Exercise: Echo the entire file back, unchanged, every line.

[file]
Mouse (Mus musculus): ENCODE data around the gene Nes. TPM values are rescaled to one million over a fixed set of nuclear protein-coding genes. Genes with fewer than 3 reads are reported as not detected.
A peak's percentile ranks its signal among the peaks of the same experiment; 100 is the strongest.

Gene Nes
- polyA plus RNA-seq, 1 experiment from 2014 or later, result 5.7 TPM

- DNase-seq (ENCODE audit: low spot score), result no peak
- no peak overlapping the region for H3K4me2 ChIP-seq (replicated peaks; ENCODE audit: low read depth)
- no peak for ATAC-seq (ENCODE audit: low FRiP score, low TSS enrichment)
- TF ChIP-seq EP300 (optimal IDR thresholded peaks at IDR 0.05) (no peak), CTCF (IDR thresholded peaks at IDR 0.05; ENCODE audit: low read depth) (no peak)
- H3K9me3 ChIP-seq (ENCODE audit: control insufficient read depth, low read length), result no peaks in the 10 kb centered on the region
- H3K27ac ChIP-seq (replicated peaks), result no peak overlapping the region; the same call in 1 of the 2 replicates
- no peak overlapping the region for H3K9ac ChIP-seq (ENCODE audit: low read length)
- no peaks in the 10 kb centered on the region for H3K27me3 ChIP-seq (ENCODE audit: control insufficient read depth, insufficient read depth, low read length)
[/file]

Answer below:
Mouse (Mus musculus): ENCODE data around the gene Nes. TPM values are rescaled to one million over a fixed set of nuclear protein-coding genes. Genes with fewer than 3 reads are reported as not detected.
A peak's percentile ranks its signal among the peaks of the same experiment; 100 is the strongest.

Gene Nes
- polyA plus RNA-seq, 1 experiment from 2014 or later, result 5.7 TPM

- DNase-seq (ENCODE audit: low spot score), result no peak
- no peak overlapping the region for H3K4me2 ChIP-seq (replicated peaks; ENCODE audit: low read depth)
- no peak for ATAC-seq (ENCODE audit: low FRiP score, low TSS enrichment)
- TF ChIP-seq EP300 (optimal IDR thresholded peaks at IDR 0.05) (no peak), CTCF (IDR thresholded peaks at IDR 0.05; ENCODE audit: low read depth) (no peak)
- H3K9me3 ChIP-seq (ENCODE audit: control insufficient read depth, low read length), result no peaks in the 10 kb centered on the region
- H3K27ac ChIP-seq (replicated peaks), result no peak overlapping the region; the same call in 1 of the 2 replicates
- no peak overlapping the region for H3K9ac ChIP-seq (ENCODE audit: low read length)
- no peaks in the 10 kb centered on the region for H3K27me3 ChIP-seq (ENCODE audit: control insufficient read depth, insufficient read depth, low read length)